Williams v. Birmingham Board of Education

Filing 22

MEMORANDUM OPINION and ORDER granting the dft's motion for summary judgment; DISMISSING CASE with prejudice; costs taxed against plaintiff. Signed by Judge Abdul K Kallon on 3/15/2013. (KAM, )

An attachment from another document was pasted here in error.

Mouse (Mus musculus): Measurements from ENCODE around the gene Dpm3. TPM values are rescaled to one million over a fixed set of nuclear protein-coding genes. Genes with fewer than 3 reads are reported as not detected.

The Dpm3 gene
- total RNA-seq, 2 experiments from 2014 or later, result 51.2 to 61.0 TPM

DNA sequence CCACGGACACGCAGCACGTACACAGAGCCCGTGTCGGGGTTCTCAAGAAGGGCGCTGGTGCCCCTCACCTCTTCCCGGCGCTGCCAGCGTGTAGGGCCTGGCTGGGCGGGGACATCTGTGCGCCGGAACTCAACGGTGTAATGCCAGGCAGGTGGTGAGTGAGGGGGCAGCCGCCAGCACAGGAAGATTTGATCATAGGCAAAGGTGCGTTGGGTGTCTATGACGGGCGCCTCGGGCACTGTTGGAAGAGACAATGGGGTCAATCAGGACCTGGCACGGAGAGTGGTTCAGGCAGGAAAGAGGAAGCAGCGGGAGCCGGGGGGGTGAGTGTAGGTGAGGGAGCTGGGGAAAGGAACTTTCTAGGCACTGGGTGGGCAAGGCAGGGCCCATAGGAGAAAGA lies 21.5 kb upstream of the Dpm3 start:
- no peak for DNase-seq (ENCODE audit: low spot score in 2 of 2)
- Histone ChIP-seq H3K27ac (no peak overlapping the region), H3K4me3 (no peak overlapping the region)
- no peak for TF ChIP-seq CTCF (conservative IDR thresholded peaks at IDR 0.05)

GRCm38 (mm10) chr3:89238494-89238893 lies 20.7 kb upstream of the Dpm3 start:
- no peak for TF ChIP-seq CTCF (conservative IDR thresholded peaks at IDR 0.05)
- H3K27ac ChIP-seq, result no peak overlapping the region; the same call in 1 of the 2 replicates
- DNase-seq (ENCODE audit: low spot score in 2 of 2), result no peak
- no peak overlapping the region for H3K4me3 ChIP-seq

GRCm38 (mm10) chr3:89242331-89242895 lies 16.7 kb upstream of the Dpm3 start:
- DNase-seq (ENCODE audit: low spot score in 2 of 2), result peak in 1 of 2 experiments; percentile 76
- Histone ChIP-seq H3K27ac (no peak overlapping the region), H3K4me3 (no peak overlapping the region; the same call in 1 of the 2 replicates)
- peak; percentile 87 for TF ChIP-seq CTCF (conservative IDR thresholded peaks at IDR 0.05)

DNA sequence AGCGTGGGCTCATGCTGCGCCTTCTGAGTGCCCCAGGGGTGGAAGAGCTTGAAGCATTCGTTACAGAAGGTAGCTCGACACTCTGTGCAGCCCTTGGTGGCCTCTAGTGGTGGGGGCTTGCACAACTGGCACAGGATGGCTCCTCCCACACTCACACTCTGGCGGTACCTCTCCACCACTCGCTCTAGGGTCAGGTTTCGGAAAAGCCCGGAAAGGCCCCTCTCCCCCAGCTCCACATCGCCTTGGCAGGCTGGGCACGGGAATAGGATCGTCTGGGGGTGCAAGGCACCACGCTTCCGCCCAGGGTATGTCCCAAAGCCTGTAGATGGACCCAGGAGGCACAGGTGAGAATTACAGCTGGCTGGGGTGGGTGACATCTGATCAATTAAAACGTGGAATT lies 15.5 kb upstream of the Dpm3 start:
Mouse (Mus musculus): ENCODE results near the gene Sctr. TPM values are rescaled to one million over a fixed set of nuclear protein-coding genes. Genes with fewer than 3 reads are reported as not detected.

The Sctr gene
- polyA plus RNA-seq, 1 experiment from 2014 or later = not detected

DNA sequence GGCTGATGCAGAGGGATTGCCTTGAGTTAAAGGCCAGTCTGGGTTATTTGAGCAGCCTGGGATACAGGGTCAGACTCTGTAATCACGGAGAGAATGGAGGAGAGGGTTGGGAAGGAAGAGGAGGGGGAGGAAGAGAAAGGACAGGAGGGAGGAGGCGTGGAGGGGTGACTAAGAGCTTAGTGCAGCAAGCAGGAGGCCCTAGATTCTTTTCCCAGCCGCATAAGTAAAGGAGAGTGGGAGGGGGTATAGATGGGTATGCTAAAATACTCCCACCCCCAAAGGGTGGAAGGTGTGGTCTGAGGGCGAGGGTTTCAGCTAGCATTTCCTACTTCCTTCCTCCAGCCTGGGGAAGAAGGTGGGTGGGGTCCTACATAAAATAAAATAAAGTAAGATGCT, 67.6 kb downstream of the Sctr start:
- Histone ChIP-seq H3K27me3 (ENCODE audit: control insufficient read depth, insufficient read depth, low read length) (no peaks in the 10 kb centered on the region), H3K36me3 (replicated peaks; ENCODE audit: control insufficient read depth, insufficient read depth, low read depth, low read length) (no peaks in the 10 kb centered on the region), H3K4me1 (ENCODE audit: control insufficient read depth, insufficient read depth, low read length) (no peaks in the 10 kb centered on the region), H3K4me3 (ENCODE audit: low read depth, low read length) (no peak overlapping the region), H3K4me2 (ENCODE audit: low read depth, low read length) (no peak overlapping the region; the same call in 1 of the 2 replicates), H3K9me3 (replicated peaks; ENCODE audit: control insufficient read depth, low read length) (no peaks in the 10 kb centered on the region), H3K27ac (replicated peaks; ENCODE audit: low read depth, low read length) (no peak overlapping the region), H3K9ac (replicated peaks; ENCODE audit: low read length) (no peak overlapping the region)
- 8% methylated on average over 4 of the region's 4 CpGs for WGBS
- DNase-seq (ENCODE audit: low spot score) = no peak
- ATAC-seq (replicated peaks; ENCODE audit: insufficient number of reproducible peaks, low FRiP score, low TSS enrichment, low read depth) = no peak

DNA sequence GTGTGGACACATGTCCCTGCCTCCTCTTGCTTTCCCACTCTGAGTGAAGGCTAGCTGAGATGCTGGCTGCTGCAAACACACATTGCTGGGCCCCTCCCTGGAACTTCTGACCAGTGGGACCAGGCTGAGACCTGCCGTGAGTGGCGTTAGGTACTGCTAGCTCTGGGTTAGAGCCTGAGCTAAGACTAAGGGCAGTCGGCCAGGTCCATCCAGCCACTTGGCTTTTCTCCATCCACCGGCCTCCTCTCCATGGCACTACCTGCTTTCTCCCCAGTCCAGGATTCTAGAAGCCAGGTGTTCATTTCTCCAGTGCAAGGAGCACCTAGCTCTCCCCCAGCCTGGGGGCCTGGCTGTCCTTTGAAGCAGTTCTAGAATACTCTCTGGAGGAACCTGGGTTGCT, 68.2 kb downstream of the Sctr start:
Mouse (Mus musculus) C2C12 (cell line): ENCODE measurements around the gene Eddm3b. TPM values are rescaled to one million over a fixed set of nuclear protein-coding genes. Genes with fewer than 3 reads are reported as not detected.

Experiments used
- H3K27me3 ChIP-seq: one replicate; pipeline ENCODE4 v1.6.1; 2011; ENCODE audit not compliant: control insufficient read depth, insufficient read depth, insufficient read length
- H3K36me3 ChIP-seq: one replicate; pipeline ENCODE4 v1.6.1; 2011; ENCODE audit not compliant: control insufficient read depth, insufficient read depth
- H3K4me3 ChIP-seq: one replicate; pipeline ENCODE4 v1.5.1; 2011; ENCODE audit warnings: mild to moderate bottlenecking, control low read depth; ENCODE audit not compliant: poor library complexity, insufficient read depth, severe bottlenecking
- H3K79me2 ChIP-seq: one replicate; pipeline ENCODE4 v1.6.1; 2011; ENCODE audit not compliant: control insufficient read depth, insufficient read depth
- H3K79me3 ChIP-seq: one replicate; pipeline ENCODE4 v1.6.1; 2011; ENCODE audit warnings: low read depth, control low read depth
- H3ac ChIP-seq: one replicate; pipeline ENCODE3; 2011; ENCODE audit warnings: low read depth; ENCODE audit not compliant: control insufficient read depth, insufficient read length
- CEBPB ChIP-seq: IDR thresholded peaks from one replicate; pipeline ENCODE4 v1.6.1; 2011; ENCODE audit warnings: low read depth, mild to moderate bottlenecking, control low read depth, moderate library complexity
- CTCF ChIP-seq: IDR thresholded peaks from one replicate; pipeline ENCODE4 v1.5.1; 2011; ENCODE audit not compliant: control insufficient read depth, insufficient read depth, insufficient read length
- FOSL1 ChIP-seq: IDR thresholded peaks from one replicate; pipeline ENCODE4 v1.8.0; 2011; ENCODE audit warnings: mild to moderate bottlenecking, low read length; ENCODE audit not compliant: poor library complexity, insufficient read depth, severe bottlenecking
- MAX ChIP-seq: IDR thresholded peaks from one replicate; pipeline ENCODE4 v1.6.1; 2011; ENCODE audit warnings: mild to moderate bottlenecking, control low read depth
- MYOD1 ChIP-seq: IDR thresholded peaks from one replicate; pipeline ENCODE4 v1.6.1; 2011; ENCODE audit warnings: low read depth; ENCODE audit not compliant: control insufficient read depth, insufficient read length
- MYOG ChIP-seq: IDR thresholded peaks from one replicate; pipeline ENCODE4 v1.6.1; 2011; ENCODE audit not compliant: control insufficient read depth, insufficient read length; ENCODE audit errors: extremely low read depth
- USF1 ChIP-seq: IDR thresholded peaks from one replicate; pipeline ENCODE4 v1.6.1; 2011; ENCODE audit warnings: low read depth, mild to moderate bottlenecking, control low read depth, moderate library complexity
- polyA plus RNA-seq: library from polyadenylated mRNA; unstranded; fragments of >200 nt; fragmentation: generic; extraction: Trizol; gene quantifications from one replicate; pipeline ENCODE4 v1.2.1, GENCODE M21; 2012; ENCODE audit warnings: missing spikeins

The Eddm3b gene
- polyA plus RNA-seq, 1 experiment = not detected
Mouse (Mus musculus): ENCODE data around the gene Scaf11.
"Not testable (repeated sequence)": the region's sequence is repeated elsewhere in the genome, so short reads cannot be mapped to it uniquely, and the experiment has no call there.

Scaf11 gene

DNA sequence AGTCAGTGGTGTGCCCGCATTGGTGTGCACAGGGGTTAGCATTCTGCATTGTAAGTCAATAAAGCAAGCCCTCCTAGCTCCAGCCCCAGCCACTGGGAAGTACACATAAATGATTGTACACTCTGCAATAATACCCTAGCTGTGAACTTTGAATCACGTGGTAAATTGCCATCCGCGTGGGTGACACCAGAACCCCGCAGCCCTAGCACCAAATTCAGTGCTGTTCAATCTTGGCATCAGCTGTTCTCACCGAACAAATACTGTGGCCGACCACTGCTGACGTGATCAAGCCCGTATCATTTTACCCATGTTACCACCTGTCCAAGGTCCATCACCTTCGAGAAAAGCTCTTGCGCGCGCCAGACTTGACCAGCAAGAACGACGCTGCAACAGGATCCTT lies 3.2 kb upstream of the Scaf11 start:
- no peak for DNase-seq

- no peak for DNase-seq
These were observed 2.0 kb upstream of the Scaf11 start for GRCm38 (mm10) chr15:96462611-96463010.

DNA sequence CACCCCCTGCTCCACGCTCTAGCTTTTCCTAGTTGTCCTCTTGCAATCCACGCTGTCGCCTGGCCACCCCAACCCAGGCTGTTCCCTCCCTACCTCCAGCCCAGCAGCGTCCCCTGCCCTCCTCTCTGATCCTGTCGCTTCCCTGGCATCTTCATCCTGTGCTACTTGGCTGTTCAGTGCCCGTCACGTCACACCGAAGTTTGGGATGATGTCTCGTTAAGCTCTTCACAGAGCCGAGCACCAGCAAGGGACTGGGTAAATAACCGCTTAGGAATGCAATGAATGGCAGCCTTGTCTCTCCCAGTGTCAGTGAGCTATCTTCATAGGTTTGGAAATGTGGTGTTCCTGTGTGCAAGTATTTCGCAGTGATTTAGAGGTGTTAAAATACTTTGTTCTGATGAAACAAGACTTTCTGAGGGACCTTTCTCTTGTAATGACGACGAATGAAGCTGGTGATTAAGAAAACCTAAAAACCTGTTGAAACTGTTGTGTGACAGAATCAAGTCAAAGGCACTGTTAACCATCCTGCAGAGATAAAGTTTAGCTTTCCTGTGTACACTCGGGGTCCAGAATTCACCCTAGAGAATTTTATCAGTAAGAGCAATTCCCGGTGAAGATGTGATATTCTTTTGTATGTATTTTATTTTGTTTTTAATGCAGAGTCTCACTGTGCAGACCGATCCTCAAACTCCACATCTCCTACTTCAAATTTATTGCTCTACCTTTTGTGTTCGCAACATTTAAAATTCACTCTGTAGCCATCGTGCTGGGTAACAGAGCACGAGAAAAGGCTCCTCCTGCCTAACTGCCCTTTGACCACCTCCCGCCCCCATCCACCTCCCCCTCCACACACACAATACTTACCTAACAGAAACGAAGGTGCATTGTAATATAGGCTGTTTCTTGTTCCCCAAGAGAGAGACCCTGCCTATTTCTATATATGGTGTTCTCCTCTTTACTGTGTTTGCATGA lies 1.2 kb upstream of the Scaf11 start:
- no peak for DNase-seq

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FILED 2013 Mar-15 PM 12:00 U.S. DISTRICT COURT N.D. OF ALABAMA IN THE UNITED STATES DISTRICT COURT FOR THE NORTHERN DISTRICT OF ALABAMA SOUTHERN DIVISION YANCEY D. WILLIAMS, Plaintiff, vs. BIRMINGHAM BOARD OF EDUCATION, Defendant. ) ) ) ) ) ) ) ) ) Civil Action Number 2:11-cv-3487-AKK MEMORANDUM OPINION AND ORDER Yancey Williams, who is male, filed this action against the Birmingham Board of Education (“BBOE”) alleging gender discrimination under Title VII of the Civil Rights Act of 1964, 42 U.S.C. § 2000e, et seq., for failure to promote him to a principal position. Doc. 1. Basically, Williams contends that the BBOE’s decision to select women for four of seven permanent or interim principal positions is evidence that the BBOE denied him these positions because of his gender. The BBOE has moved for summary judgment, doc. 13, and the motion is fully briefed and ripe for review, docs. 14, 17, 19. For the reasons set forth below, the court GRANTS the motion. I. SUMMARY JUDGMENT STANDARD OF REVIEW Under Federal Rule of Civil Procedure 56(c), summary judgment is proper Page 1 of 16 “if the pleadings, the discovery and disclosure materials on file, and any affidavits show that there is no genuine issue as to any material fact and that the movant is entitled to judgment as a matter of law.” FED. R. CIV. P. 56(c). “Rule 56(c) mandates the entry of summary judgment, after adequate time for discovery and upon motion, against a party who fails to make a showing sufficient to establish the existence of an element essential to that party’s case, and on which that party will bear the burden of proof at trial.” Celotex Corp. v. Catrett, 477 U.S. 317, 322 (1986). The moving party bears the initial burden of proving the absence of a genuine issue of material fact. Id. at 323. The burden then shifts to the nonmoving party, who is required to “go beyond the pleadings” to establish that there is a “genuine issue for trial.” Id. at 324 (citation and internal quotation marks omitted). A dispute about a material fact is genuine “if the evidence is such that a reasonable jury could return a verdict for the nonmoving party.” Anderson v. Liberty Lobby, Inc., 477 U.S. 242, 248 (1986). The court must construe the evidence and all reasonable inferences arising from it in the light most favorable to the non-moving party. Id. However, “mere conclusions and unsupported factual allegations are legally insufficient to defeat a summary judgment motion.” Ellis v. England, 432 F.3d 1321, 1326 (11th Cir. 2005) (per curiam) (citing Bald Mountain Park, Ltd. v. Oliver, 863 F.2d 1560,1563 (11th Cir. 1989)). Page 2 of 16 II. FACTUAL BACKGROUND Williams, who has a Bachelor’s degree in Social Science with a focus in education from Miles College and a Master’s Degree in Educational Leadership and an Educational Specialist degree from the University of Alabama at Birmingham, began working as a teacher in the Birmingham school system in 1997. Doc. 15-1 at 5-7. Williams left in 1999 or 2000 to work as an assistant principal in the Fairfield school system. Id. at 7-8. After the Fairfield system discharged him, Williams worked for Serra Toyota and Crown Nissan as a car salesman. Id. The BBOE re-hired Williams as a teacher in 2002, and promoted him to his current position of assistant principal approximately a year later. Id. at 7-10. A. Williams alleged selection as principal of Hill Elementary School Williams contends that the BBOE discriminated against him by promoting him to Hill Elementary School principal, giving him the keys to the school, and, subsequently, rescinding the promotion and awarding it to a female. Doc. 1 at 2 ¶ 8(a). To support this contention, Williams testified that he interviewed with the BBOE and received the principal position at Hill Elementary sometime during the Christmas break of either 2005, 2006, or 2007, while he was assistant principal at Daniel Payne Middle School. Doc. 15-1 at 11-13. According to Williams, former Page 3 of 16 Superintendent Dr. Wayman Shiver and the assistant superintendent Dr. Rosalyn Childress notified Williams of his selection via separate telephone calls. Id.; doc. 18 at 1 ¶ 3. Thereafter, Williams received the keys to Hill Elementary and had two debriefing meetings with the outgoing principal. Doc. 15-1 at 12-13. However, shortly thereafter, Dr. Shiver and Dr. Childress purportedly told Williams to surrender the keys and rescinded the decision to promote Williams. Id. at 14. The BBOE appointed Taylor Green, a male, as the principal of Hill Elementary in February 2006. Docs. 15-1 at 17; 15-2 at 5. The BBOE denies it ever approved Williams as principal of Hill Elementary. Doc. 15-2 at 5. B. Failure to select Williams for seven principal positions Williams applied unsuccessfully for seven other principal positions during the 2010-2011 school year and claims “several people with less time in the district or less time as assistant principals were [] appointed...” Doc. 18 at 1-2 ¶ 4; 15-1 at 20. Moreover, Williams asserts that “[t]here have been female applicants appointed and/or selected as Principals and/or Interim Principals at a disproportionate rate than that of similarly situated males by the Board[,]” and that “[a]pplicants have been selected that have less experience at the Assistant Principal level and/or who have lower level post-graduate degrees than myself.” Doc. 18 at 2 ¶ 5, 6. The BBOE denies discriminating against Williams and Page 4 of 16 contends that it hired the most qualified applicant for each position. Doc. 19 at 4 ¶ 3; see doc. 15-2. The positions, the persons selected, if any, and the reasons for the selection decisions are outlined below: 1. TOAR Riggins School The BBOE appointed Fred Stewart, a male, as principal at TOAR Riggins Alternative School. Doc. 15-2 at 1 ¶ 2. Stewart had four years experience as a principal in the BBOE system prior to his selection. Id. The BBOE contends that Stewart was more qualified than Williams because of Stewart’s experience as a principal. Doc. 14 at 4. 2. Jackson Olin High School The BBOE appointed Janice Drake, a female, as principal at Jackson Olin High School. Doc. 15-2 at 2 ¶ 3. Prior to her appointment, Drake worked for the BBOE as an assistant principal at the high school level for approximately nine and a half years. Id. The BBOE believed Drake was more qualified than Williams because she had five more years of experience than Williams as an assistant principal. Id.; doc. 14 at 5. 3. North Roebuck Elementary School The BBOE initially posted a vacancy at North Roebuck Elementary due to the planned retirement of the then principal. Doc. 15-2 at 2-3 ¶ 4. However, the Page 5 of 16 BBOE subsequently decided to hire someone on an interim basis because it planned to close and consolidate several schools at the end of the 2010-2011 school year. Doc. 15-2 at 2-3 ¶ 4. In light of the possibility that North Roebuck would be one of the affected schools, the BBOE appointed Dr. Nichole Davis, Ed.D., a female who was the assistant principal at Martha Gaskins Middle School, as interim principal for the remainder of the 2010-2011 school year. Id. The BBOE believed Dr. Davis was more qualified than Williams because she holds a doctorate degree in Educational Leadership and graduated with a 4.0 G.P.A. Id. 4. Wenonah Elementary School Similarly, in January of 2011, the BBOE hired Willie Goldsmith, a male, as interim principal at Wenonah Elementary when the then principal retired. Doc. 15-2 at 3 ¶ 5. The BBOE thought Goldsmith was more qualified because Goldsmith had previously served as a principal in the BBOE system. Id. Wenonah Elementary is now closed. Id. 5. Gaston K-8 School The BBOE decided to close Gaston K-8 School at the end of the 2010-2011 school year. Doc. 15-2 at 3-4 ¶ 6. Therefore, when the BBOE promoted the former principal, Fred Stewart, to principal of TOAR Riggins Alternative School in October of 2010, the BBOE decided to replace Stewart with an interim Page 6 of 16 principal. Id. As a result, the BBOE appointed Terry Bush, a female who was the assistant principal of Gaston, as interim principal for the remainder of the 20102011 school year. Id. The BBOE believed Bush was more qualified than Williams because she was the assistant principal at Gaston prior to her selection and had approximately six years of experience as an assistant principal in the BBOE system. Id. 6. Going Elementary School The BBOE also decided to appoint an interim principal for a vacancy at Going Elementary due to the pending consolidations and closings. The BBOE selected Irene Hunter as interim principal. Doc. 15-2 at 4 ¶ 7. Hunter had approximately nine years of experience as a principal at the time of her selection. Id. Going is now closed. Id. 7. Wright Elementary School After posting a vacancy for a principal at Wright Elementary, the BBOE decided not to fill the position due to the planned school consolidations and closings. Doc. 15-2 at 4-5 ¶ 8. The BBOE subsequently closed Wright Elementary. Id. C. Williams’ EEOC Charge of Discrimination Williams filed an EEOC charge of gender discrimination alleging that the BBOE Page 7 of 16 subjected [him] to harassment in that [he] was granted a promotion to a principal’s position, given the keys and had the awarding of the position reversed by the employer. . .[that he was] not even afforded an interview when [he] appl[ied] for a principal’s position. . . [and that] In January 2011, all of the positions were filled and [he] was not awarded either. Four of the five positions were filled by females. One of the positions was filled by a female with less seniority than [him] as an assistant principal. Females are being hired as principals at a much higher rate than males who have equal or greater seniority. Doc. 15-1 at 46. After the EEOC issued a right to sue letter, Williams filed this lawsuit. Docs. 1 and 15-1 at 47. III. ANALYSIS Where, as here, Williams offers only circumstantial evidence of discrimination, under the well-established McDonnell Douglas burden-shifting analysis, he must first create an inference of discrimination by establishing a prima facie case, creating a rebuttable presumption that the employer acted illegally. Wilson v. B/E Aerospace, Inc., 376 F.3d 1079, 1087 (11th Cir. 2004) (citing Combs v. Plantation Patterns, 106 F.3d 1519, 1527-28 (11th Cir. 1997)). Under the McDonnell Douglas framework, to prevail on a claim of failure to promote, a plaintiff may establish a prima facie case of gender discrimination by showing that: (1) he is a member of a protected class; (2) he was qualified and applied for the promotion; (3) he was rejected despite his qualifications; and (4) other equally or less qualified employees who were not members of the protected class were Page 8 of 16 promoted. Wilson, 376 F.3d at 1089 (citing Lee v. GTE Florida, Inc., 226 F.3d 1249, 1253 (11th Cir. 2000)). When the plaintiff establishes a prima facie case, the burden of production shifts to the employer to articulate a legitimate, nondiscriminatory reason for its actions. Id. The employer “need not persuade the court that it was actually motivated by the proffered reasons.” Id. (citing Texas Dept. of Community of Affairs v. Burdine, 450 U.S. 248, 254-55 (1981)). If the employer satisfies its burden by articulating one or more reasons, then the presumption of discrimination is rebutted, and the burden of production shifts to the plaintiff to offer evidence that the alleged reason of the employer is a pretext for illegal discrimination. Id. (citing Burdine, 450 U.S. at 255-26). “To show pretext, a plaintiff may demonstrate such weaknesses, implausibilities, inconsistencies, incoherencies, or contradictions in the proffered reasons for the employment action such that a reasonable factfinder could find them unworthy of credence.” Cooper v. Southern Co., 390 F.3d 695, 725 (11th Cir. 2004) (internal quotations omitted). “However, the plaintiff cannot merely quarrel with the wisdom of the employer’s reason, but must meet the reason head on and rebut it.” Chapman v. AI Transp., 229 F.3d 1012, 1030 (11th Cir. 2000) (internal quotations omitted). Despite the shifting of the burden of production between the plaintiff and the defendant under the Page 9 of 16 McDonnell Douglas framework, “[t]he ultimate burden of persuading the trier of fact that the defendant intentionally discriminated against the plaintiff remains at all times with the plaintiff.” Wilson, 376 F.3d at 1088 (citation omitted). As shown below, Williams failed to establish that the BBOE denied him the positions in contention because of his gender. A. Hill Elementary School Principal Incident Williams contends that the BBOE discriminated against him based on his gender “by offering and awarding him a promotion...to a principal’s position” at Hill Elementary, and, subsequently, reversing the decision and awarding it to a female. Doc. 1 at 2 ¶ 8(a). Unfortunately for Williams, his Title VII claim is untimely because he failed to file his EEOC charge within 180 days of the alleged act of discrimination. In fact, although the BBOE allegedly selected Williams and then denied him the promotion as principal of Hill Elementary School in 2006,1 Williams only filed his EEOC charge on March 18, 2011, almost five years later and well after the deadline. See Delaware State College v. Ricks, 449 U.S. 250, 256 (1980) (Under Title VII, “[i]f a plaintiff fails to file an EEOC charge before the 180-day limitations period, the plaintiff’s subsequent lawsuit is barred and 1 Although Williams testified that this incident occurred in 2005, 2006, or 2007, he does not dispute that the BBOE appointed Taylor Green as principal of Hill Elementary in February 2006, after the BBOE purportedly rescinded the offer to Williams. Therefore, the court will use the 2006 date for this opinion. See docs 15-1 at 17; 15-2 at 5. Page 10 of 16 must be dismissed for failure to exhaust administrative remedies.”). Alternatively, the claim fails also because the BBOE awarded the position to a male, a fact Williams conceded in his deposition. See doc. 15-1 at 17. Consequently, Williams cannot establish that “other equally or less qualified employees who were not members of the protected class were promoted.” See Wilson, 376 F.3d at 1089. Therefore, the BBOE’s motion regarding the Hill Elementary position is GRANTED. B. Seven other principal positions with BBOE With respect to the other positions, the BBOE challenges only whether Williams meets the fourth element of the prima facie case,2 – that is, whether “equally or less qualified employees [than Williams] who were not members of the protected class were promoted.” See Wilson, 376 F.3d at 1089; doc. 14 at 16. Indeed, Williams cannot establish a prima facie case for the TOAR Riggins and Wenonah Elementary positions since the BBOE selected males for these two positions. See doc. 15-2 at 1, 3 ¶¶ 2, 5; see also Wilson, 376 F.3d at 1089. Similarly, Williams’ prima facie case regarding the Wright Elementary position also fails because the BBOE decided not to fill that vacancy, see doc. 15-2 at 4-5 ¶ 2 (1) Williams, as a male, is a member of a protected class, (2) he was qualified for the principal positions since he had a Master’s Degree, and he applied for all seven principal positions at issue, and (3) he was not selected for any of the positions at issue. See Wilson, 376 F.3d at 1089. Page 11 of 16 8, and Williams failed to present any evidence that the BBOE did so to prevent him from getting the position because of his gender. Consequently, the BBOE’s motion regarding TOAR Riggins, Wenonah Elementary, and Wright Elementary is GRANTED. As to the remaining four positions, Williams failed to dispute the qualifications of the women the BBOE promoted to the vacancies at Jackson Olin, North Roebuck, Gaston, and Going. See docs. 14; 15-2; 17 at 2-5 ¶¶ 10, 13, 2224, 34, 40. Instead, Williams contends primarily that he is more qualified than the women. Unfortunately for Williams, “the fact that [he] thinks more highly of [his] performance than [his] employer does is beside the point. The inquiry into pretext centers on the employer’s beliefs, not the employee’s beliefs and, to be blunt about it, not on reality as it exists outside of the decision maker’s head.” Alvarez v. Royal Atl. Developers, Inc., 610 F.3d 1253, 1266 (11th Cir. 2010) (citation omitted). Here, the employer believed that the women it selected were more qualified because they had more years of experience than Williams as either assistant principal or principal, and one candidate, Dr. Nichole Davis, had a doctorate degree.3 See doc. 15-2. The evidence supports the BBOE’s contentions 3 Williams contends that Dr. Davis’s degree is “immaterial and self serving in that only a Master’s Degree is required for this position.” Doc. 17 at 3 ¶ 22. The court disagrees. There is nothing in the law that prohibits an employer from preferring a candidate whose qualifications exceed the minimum requirements. Page 12 of 16 regarding the years of experience and Dr. Davis’s degree. Consequently, based on the record before this court, Williams failed to establish that these four women were “equally or less qualified” than him, and, as such, his prima facie case fails. See Wilson, 376 F.3d at 1089. Alternatively, Williams’ claims fail because he failed to rebut the BBOE’s legitimate, nondiscriminatory reasons for the selection decisions. Again, the BBOE presented evidence that it promoted the most qualified applicant for each position, and presented reasons to support its contentions. In light of the BBOE’s contentions, the burden shifts back to Williams to establish that the BBOE’s reasons are pretextual. See Wilson, 376 F.3d at 1086. To meet his burden, Williams contends that the BBOE “offers shifting reasons for its interim/temporary appointments of Dr. Nichole Davis and Irene Hunter to principal due to consolidation - they both had no previous experience at the principal level. But the record is replete with evidence that the reason proffered by the Defendant is mere pretext for their sexism.” Doc. 17 at 9-10. This contention is unavailing because the BBOE stated that it selected Dr. Davis because she held a doctorate degree and Hunter because she had nine years of principal experience. See docs. 15-2 at 2-4 ¶¶ 4, 7. Moreover, Williams contends that “one would find that Williams has a Eds degree while Drake only holds a Page 13 of 16 Master’s degree. Therefore, evidence of pretext is also found in the fact that William’s [sic] qualifications for the Principal position dwarf those of Drake’s such that no reasonable person, exercising impartial judgment, would have picked her over Williams.” Doc. 17 at 10. This contention misses the mark also because the BBOE stated that it selected Drake over Williams because she had five more years experience as an assistant principal. See docs. 15-2 at 2 ¶ 3. Williams failed to address this contention. Unfortunately for Williams, his contentions fail to demonstrate “such weaknesses, implausibilities, inconsistences, incoherencies or contradictions” that are necessary to show pretext in BBOE’s “proffered legitimate reasons for its actions [such] that a reasonable factfinder could find them unworthy of credence.” See Cooper, 390 F.3d at 725. In fact, the crux of Williams’ contentions attempt simply to “merely quarrel with the wisdom of the employer’s reason,” instead of “meet[ing] the reason head on and rebut[ing] it.” See Chapman, 229 F.3d at 1030. As the Eleventh Circuit made clear, “federal courts do not sit as a super-personnel department that reexamines an entity’s business decisions. . . Rather our inquiry is limited to whether the employer gave an honest explanation of its behavior.” Id. (internal quotations and citations omitted). Put differently, in promotion cases, “[w]e do not ask whether the employer selected the ‘most’ qualified candidate, but Page 14 of 16 only whether it selected the candidate based on an unlawful motive.” Denney v. City of Albany, 247 F.3d 1172, 1188 (11th Cir. 2001) (citation omitted). Based on this record, the BBOE has established that its decision to prefer more experienced and/or educated candidates was based on legitimate nondiscriminatory reasons. In the final analysis, “[t]he ultimate burden of persuading the trier of fact that the defendant intentionally discriminated against the plaintiff remains at all times with the plaintiff.” Wilson, 376 F.3d at 1088. Williams failed to meet that burden here. Therefore, the BBOE’s motion for summary judgment is GRANTED. IV. CONCLUSION Based on the foregoing reasons, Williams failed to establish a prima facie case of gender discrimination, and, alternatively, Williams failed to show that the Birmingham Board of Education’s articulated reasons are pretextual. Therefore, the Birmingham Board of Education’s motion for summary judgment is GRANTED. This case is DISMISSED with prejudice. Costs taxed against Williams. Page 15 of 16 DONE the 15th day of March, 2013. ________________________________ ABDUL K. KALLON UNITED STATES DISTRICT JUDGE Page 16 of 16